Six years in the making, phase 1 results of the Clinical Antipsychotic Trials of Intervention Effectiveness (CATIE) in schizophrenia have confirmed my clinical observations:
- One was the 74% discontinuation rate (though I admit I take some comfort in knowing I am not the only one who has trouble keeping patients with schizophrenia in treatment).
- Another was that 42% of the patients had metabolic syndrome, and most were not being treated for diabetes, hyperlipidemia, and hypertension. I believe individuals with schizophrenia deserve better than that.
The first reported CATIE finding was that four tested atypical antipsychotics were similar in effectiveness to perphenazine, as measured by the discontinuation rate. How can this be? My experience—and probably yours, too—is that atypical antipsychotics are more effective and better tolerated than the older ones. Dr. Henry Nasrallah, a CATIE investigator, offers some explanations.
The CATIE study is sponsored by the National Institute of Mental Health. As Dr. Nasrallah describes, CATIE differs from FDA-required efficacy trials in its longer duration (18 months), larger size (nearly 1,500 patients), and less-stringent inclusion/exclusion criteria. Just about anyone with a diagnosis of schizophrenia, regardless of comorbidities, was eligible so that CATIE would reflect "real world" schizophrenia. And in that regard it succeeded; the study’s patients are much like those you and I treat.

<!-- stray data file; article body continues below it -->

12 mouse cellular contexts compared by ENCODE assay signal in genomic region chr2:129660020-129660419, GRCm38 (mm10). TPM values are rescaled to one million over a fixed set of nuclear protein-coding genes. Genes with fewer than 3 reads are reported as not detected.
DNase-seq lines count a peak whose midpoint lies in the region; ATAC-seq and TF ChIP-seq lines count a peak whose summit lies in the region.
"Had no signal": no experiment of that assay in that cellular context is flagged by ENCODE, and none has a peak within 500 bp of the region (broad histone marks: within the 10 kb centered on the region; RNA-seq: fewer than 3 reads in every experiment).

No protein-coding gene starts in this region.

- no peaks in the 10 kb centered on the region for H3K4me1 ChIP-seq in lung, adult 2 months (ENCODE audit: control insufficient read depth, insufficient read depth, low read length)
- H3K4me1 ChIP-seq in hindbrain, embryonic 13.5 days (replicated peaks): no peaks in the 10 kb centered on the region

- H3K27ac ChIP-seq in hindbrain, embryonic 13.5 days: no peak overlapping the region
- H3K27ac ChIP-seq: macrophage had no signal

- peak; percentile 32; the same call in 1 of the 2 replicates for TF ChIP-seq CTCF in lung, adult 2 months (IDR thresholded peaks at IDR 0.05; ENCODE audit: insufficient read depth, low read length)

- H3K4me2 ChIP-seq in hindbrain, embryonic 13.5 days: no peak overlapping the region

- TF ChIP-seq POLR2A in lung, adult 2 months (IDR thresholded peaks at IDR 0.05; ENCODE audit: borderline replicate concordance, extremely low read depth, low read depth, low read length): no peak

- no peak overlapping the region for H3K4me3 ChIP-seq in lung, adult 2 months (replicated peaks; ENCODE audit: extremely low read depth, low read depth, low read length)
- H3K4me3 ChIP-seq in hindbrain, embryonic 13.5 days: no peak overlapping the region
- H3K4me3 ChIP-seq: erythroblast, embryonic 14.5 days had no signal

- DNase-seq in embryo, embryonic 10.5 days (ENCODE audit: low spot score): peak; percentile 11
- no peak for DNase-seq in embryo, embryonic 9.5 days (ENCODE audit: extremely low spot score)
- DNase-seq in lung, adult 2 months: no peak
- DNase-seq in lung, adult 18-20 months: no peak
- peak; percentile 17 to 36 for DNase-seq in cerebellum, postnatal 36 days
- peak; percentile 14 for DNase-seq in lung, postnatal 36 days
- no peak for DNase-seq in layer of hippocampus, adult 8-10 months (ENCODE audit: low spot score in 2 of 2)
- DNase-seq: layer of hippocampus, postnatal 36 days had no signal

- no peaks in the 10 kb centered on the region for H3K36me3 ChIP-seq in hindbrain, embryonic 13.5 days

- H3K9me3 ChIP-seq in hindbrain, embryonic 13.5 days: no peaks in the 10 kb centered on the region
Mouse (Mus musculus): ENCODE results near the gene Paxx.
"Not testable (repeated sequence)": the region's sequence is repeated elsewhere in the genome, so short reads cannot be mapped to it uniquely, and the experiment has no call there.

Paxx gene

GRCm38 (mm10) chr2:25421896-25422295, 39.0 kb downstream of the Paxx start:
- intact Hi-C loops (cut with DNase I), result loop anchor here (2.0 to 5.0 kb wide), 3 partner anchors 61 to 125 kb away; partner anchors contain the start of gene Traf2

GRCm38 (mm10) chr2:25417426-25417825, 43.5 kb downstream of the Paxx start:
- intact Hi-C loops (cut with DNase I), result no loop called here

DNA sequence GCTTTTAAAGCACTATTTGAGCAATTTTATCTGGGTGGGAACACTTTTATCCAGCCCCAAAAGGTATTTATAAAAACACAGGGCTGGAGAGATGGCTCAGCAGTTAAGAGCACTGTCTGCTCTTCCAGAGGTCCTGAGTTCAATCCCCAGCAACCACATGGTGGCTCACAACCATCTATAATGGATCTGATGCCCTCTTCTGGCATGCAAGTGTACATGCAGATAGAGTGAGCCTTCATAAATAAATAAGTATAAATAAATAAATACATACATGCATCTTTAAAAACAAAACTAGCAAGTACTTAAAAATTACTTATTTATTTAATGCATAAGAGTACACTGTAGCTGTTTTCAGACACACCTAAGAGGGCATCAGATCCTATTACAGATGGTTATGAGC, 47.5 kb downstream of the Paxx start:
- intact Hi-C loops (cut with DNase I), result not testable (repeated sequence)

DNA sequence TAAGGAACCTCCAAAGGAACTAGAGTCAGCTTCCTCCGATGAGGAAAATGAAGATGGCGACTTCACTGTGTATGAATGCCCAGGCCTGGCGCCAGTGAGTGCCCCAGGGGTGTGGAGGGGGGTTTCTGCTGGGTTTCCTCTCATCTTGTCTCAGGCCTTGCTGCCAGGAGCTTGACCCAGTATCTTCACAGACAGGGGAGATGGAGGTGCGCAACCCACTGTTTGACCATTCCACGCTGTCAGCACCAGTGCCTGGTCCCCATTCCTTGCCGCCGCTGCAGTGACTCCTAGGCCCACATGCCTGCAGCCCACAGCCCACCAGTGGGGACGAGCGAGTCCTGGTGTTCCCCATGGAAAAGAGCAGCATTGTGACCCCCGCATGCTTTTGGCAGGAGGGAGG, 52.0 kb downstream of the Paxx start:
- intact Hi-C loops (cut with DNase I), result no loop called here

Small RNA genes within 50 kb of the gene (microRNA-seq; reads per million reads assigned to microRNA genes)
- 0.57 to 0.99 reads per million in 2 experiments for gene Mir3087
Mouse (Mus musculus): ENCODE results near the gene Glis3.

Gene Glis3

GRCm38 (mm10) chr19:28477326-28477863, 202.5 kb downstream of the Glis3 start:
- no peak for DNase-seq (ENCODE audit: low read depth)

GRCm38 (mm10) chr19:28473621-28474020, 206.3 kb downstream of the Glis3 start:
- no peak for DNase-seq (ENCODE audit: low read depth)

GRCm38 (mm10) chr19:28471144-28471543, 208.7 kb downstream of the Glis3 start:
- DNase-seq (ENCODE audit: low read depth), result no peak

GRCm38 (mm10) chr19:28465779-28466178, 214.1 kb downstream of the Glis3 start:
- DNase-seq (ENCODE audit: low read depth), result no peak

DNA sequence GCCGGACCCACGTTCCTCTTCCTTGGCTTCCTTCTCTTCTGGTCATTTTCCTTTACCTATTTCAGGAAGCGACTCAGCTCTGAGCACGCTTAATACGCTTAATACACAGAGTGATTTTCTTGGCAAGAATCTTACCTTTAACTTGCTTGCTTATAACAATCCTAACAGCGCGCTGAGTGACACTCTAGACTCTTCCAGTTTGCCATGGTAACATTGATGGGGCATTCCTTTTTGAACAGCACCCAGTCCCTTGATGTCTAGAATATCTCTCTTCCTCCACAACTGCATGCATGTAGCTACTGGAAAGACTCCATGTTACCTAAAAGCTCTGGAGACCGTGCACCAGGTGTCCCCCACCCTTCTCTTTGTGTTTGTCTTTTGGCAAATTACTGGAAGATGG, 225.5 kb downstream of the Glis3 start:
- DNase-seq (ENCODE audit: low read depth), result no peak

I’m worried that this mega-study showed no agent to be clearly superior, but payers can clearly demonstrate higher costs for the newer agents. A study as huge and expensive as CATIE probably will never be repeated, so we may never have a comparable study to challenge its results.
Will our patients be deprived of treatments that our clinical experience shows are best for them? Not if we can help it; there is a lot to be learned from CATIE, and we need to be informed about its results.